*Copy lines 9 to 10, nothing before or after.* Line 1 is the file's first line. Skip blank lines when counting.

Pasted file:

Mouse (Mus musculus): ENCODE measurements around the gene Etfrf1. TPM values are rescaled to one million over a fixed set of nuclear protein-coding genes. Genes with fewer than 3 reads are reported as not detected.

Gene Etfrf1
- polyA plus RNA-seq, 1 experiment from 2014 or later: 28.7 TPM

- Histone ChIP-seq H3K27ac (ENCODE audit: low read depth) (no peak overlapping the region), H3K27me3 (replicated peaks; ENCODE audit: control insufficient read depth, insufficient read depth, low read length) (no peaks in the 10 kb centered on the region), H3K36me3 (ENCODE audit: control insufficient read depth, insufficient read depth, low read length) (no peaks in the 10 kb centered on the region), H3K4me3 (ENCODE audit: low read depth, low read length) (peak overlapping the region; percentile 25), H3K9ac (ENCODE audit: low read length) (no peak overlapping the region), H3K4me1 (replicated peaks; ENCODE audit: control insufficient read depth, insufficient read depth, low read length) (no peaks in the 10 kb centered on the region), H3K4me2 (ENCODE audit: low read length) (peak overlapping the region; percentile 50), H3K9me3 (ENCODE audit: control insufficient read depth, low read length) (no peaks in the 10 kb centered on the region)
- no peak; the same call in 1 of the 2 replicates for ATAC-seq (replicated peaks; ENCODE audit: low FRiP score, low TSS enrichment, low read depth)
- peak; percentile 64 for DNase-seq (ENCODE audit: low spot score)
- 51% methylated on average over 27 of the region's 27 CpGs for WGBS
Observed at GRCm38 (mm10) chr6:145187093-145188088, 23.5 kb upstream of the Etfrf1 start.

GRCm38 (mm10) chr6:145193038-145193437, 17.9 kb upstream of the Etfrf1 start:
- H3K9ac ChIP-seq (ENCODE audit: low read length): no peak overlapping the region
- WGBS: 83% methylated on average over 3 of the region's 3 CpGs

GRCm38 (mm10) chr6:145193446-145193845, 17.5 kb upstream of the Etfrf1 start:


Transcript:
GRCm38 (mm10) chr6:145193038-145193437, 17.9 kb upstream of the Etfrf1 start:
- H3K9ac ChIP-seq (ENCODE audit: low read length): no peak overlapping the region